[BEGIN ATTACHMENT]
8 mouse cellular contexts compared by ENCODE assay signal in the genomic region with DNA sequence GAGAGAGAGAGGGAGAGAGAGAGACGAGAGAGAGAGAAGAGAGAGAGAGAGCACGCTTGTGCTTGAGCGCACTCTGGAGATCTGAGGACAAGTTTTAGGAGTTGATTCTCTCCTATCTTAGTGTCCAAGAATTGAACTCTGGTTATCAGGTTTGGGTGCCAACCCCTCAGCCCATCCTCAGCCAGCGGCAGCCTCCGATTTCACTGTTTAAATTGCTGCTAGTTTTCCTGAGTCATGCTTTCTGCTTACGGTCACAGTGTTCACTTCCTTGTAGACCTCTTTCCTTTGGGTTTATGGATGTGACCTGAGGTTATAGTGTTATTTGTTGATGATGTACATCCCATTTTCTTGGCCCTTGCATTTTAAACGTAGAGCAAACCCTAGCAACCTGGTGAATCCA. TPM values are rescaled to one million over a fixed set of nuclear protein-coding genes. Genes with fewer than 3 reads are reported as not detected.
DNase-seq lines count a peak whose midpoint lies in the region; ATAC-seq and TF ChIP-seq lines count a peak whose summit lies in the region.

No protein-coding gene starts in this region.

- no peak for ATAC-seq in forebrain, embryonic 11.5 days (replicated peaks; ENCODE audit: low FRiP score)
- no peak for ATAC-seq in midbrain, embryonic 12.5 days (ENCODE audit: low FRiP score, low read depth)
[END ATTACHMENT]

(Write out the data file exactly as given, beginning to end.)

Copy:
8 mouse cellular contexts compared by ENCODE assay signal in the genomic region with DNA sequence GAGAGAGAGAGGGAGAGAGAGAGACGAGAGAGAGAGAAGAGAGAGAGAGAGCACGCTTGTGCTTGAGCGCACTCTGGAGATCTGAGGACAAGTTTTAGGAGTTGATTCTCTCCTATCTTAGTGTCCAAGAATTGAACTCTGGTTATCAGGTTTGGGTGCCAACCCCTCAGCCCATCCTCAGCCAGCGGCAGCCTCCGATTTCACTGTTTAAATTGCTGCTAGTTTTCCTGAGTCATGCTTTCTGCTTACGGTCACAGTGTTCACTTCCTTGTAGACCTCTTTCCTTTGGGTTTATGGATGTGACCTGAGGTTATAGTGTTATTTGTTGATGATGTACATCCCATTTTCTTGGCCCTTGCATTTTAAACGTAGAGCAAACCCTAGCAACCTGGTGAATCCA. TPM values are rescaled to one million over a fixed set of nuclear protein-coding genes. Genes with fewer than 3 reads are reported as not detected.
DNase-seq lines count a peak whose midpoint lies in the region; ATAC-seq and TF ChIP-seq lines count a peak whose summit lies in the region.

No protein-coding gene starts in this region.

- no peak for ATAC-seq in forebrain, embryonic 11.5 days (replicated peaks; ENCODE audit: low FRiP score)
- no peak for ATAC-seq in midbrain, embryonic 12.5 days (ENCODE audit: low FRiP score, low read depth)